Will they find delight in the Almighty? Will they call on God at all times? Job 27:10
“It is the manner of hypocrites, after a while, in a great measure to leave off the practice of this duty. We are often taught, that the seeming goodness and piety of hypocrites is not of a lasting and persevering nature. It is so with respect to their practice of the duty of prayer in particular, and especially of secret prayer. They can omit this duty, and their omission of it not be taken notice of by others, who know what profession they have made. So that a regard to their own reputation doth not oblige them still to practice it. If others saw how they neglect it, it would exceedingly shock their charity towards them. But their neglect doth not fall under their observation; at least not under the observation of many. Therefore they may omit this duty, and still have the credit of being converted persons…
They come to this pass by degrees. At first they begin to be careless about it, under some particular temptations. Because they have been out in young company, or have been taken up very much with worldly business, they omit it once: After that they more easily omit it again. Thus it presently becomes a frequent thing with them to omit it and after a while, it comes to that pass, that they seldom attend it. Perhaps they attend it on Sabbath days, and sometimes on other days. But they have ceased to make it a constant practice daily to retire to worship God alone, and to seek his face in secret places. They sometimes do a little to quiet conscience, and just to keep alive their old hope; because it would be shocking to them, even after all their subtle dealing with their consciences to call themselves converts, and yet totally to live without prayer. Yet the practice of secret prayer they have in a great measure left off.”
Jonathan Edwards (1703-1758) in “Hypocrites Deficient in the Duty of Prayer” II.
The Lenten discipline of prayer helps us regain what Edwards says “by degrees” we lose in the course of life. As converted persons the rigors of worldly business and the life cause us to pray only on Sundays and over time we actually become the hypocrites in the biblical text that we scorn.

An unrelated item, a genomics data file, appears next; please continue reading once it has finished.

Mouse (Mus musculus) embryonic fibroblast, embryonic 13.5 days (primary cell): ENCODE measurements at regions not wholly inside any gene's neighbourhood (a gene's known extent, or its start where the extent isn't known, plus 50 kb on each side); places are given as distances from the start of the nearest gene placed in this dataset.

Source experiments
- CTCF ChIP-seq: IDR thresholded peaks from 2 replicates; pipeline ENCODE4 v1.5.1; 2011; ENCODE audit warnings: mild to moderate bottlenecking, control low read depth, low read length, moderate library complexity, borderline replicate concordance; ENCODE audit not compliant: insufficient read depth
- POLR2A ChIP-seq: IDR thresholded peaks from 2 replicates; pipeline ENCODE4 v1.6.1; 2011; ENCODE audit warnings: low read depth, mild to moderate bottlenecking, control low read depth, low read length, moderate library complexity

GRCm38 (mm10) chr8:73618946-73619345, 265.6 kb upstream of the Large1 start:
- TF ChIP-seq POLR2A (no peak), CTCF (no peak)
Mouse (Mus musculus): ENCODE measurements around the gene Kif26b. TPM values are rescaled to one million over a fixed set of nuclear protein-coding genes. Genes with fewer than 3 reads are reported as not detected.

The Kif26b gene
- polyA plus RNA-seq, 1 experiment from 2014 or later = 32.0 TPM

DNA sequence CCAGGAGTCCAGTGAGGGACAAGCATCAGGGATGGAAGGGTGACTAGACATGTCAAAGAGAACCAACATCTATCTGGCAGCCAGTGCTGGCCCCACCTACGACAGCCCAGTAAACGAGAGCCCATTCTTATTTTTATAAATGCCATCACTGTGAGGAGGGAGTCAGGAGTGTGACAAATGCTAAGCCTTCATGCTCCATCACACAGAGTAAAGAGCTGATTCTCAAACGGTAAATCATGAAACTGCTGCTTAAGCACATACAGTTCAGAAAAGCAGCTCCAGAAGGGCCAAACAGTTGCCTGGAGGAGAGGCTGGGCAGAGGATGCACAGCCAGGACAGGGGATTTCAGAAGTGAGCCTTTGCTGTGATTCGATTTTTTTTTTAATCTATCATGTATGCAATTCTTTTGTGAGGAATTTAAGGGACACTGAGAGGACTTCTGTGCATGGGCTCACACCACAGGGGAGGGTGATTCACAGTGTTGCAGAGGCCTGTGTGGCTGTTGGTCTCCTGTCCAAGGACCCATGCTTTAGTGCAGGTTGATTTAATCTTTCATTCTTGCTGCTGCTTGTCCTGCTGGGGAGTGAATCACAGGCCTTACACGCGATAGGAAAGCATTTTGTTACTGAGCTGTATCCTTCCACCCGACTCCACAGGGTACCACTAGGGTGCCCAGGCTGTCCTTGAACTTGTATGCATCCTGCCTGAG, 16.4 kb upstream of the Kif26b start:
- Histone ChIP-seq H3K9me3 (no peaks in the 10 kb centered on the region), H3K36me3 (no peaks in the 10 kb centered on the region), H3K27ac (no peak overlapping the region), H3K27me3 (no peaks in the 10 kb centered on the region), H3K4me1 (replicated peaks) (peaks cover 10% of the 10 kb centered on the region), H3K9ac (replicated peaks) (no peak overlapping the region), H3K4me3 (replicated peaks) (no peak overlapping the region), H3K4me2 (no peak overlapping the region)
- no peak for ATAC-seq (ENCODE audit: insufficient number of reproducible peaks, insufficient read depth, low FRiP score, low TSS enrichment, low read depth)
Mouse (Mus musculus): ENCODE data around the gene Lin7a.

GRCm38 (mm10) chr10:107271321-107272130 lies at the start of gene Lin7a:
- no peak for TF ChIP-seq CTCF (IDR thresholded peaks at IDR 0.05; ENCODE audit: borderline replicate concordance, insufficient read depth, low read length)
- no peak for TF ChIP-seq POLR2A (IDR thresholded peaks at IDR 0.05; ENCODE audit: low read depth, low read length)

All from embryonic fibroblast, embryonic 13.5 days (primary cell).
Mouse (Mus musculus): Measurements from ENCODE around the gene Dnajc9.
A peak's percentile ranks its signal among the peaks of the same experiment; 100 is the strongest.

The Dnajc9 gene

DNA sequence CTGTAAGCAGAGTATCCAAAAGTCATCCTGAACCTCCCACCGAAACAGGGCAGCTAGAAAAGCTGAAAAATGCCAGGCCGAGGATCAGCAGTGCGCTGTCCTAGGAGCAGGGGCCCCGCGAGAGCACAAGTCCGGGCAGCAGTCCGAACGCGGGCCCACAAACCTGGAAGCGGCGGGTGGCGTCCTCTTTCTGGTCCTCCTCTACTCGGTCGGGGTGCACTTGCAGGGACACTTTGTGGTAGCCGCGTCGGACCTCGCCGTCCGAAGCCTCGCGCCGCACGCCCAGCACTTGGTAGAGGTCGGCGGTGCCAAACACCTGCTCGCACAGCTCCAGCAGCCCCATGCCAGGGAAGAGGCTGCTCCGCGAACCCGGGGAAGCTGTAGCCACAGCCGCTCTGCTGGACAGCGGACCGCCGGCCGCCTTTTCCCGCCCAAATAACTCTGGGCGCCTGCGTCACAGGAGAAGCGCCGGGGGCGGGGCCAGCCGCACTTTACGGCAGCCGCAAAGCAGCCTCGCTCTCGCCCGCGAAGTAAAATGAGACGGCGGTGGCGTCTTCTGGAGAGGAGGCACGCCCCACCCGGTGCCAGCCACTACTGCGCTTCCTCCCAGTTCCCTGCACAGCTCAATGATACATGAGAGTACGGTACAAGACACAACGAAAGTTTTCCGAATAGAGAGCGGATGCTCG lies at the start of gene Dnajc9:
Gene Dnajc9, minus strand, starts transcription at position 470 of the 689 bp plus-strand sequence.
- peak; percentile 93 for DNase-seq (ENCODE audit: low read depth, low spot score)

Think of secret prayer as visiting a garden of flowers like those pictured above here in Guatemala. Their beauty captivates. It reminds us of God’s tender care. Remember the flowers don’t toil or spin, because the Father cares for them. He cares for us too.
Secret prayer is simply time alone with God in prayer. Block time for it daily during Lent. Do this not to gain favor with God but to re-learn how to live with and for God as His children. In the full sermon, Edwards shakes and wakes us to realize that without secret prayer we lose our hope.
Where is hope today? As we think about being kind and generous followers of Christ, hope is one of the greatest gifts we can dispense with abundance, but Edwards notes that it’s only found in people of secret prayer. Want to dispense it? Become a person of secret prayer. Form a habit during Lent to last you a lifetime.
And when you pray, remember me, speaking at the CONFIABLE Founders Event and having strategic meetings for Global Trust Partners in Guatemala City today. Thank you.